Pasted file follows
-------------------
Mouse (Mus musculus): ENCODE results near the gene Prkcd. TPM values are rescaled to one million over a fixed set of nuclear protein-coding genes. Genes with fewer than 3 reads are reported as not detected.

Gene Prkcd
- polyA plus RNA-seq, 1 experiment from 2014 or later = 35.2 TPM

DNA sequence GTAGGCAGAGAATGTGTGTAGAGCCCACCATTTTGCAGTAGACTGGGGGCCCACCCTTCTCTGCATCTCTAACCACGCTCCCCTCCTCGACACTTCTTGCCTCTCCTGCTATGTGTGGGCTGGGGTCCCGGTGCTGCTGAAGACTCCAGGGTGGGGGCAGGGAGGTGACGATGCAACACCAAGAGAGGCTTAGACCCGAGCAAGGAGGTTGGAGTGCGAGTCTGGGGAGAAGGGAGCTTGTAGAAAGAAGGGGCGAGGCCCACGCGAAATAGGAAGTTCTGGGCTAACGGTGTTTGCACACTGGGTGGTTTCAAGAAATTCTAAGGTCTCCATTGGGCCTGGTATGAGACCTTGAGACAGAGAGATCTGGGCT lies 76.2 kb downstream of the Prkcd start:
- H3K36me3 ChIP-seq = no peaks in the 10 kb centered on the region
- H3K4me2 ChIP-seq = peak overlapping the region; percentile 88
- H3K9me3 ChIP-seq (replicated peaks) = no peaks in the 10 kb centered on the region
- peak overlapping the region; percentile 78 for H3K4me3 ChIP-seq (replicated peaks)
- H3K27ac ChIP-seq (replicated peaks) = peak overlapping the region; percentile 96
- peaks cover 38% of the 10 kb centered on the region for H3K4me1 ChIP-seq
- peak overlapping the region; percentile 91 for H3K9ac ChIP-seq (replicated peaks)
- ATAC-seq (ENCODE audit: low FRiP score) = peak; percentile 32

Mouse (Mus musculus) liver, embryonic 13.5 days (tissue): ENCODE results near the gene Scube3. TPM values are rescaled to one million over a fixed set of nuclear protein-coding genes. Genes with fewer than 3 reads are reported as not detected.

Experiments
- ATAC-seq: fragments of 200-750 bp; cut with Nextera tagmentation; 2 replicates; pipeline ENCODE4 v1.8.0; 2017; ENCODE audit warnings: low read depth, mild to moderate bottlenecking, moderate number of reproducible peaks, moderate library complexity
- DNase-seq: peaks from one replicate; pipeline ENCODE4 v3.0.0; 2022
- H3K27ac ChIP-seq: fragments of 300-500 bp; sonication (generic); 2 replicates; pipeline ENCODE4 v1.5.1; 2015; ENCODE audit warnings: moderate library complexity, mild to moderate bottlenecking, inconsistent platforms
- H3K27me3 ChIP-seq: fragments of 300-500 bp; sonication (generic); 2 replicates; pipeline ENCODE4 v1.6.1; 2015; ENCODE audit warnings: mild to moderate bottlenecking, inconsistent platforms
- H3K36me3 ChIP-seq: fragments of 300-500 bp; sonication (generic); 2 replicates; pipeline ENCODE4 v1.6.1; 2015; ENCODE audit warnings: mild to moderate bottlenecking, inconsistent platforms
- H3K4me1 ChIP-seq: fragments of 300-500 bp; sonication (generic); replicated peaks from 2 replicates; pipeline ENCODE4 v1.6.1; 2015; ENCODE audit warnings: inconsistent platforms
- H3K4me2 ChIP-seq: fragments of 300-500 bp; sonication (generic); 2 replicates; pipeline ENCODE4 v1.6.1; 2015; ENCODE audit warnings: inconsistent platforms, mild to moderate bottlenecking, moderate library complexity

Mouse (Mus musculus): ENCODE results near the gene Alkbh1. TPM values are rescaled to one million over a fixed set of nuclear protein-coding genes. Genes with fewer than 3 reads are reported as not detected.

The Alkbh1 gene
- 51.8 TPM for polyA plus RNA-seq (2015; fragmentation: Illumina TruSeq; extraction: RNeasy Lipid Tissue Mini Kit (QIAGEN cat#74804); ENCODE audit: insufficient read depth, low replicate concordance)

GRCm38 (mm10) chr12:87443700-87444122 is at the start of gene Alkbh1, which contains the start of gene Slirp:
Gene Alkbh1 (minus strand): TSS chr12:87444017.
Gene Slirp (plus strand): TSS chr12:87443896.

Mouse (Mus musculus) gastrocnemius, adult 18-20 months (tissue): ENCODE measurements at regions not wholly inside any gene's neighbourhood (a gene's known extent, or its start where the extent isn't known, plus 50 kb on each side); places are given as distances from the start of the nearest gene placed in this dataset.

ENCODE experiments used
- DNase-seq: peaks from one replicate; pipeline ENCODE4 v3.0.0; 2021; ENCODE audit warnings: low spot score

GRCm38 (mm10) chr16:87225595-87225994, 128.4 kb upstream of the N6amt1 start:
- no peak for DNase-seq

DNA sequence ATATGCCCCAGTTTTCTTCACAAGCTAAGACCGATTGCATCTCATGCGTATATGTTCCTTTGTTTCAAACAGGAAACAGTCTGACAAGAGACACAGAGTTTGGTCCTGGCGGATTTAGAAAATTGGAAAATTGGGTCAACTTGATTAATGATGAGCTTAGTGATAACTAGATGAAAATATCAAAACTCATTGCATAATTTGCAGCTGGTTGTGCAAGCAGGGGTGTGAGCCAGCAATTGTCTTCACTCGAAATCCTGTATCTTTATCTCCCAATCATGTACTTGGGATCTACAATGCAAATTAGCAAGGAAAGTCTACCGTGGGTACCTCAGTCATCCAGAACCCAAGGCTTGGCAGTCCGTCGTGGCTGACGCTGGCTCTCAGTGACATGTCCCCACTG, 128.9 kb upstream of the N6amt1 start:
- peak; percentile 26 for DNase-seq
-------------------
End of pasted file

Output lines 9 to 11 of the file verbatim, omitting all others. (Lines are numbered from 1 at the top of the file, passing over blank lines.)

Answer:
- H3K27ac ChIP-seq (replicated peaks) = peak overlapping the region; percentile 96
- peaks cover 38% of the 10 kb centered on the region for H3K4me1 ChIP-seq
- peak overlapping the region; percentile 91 for H3K9ac ChIP-seq (replicated peaks)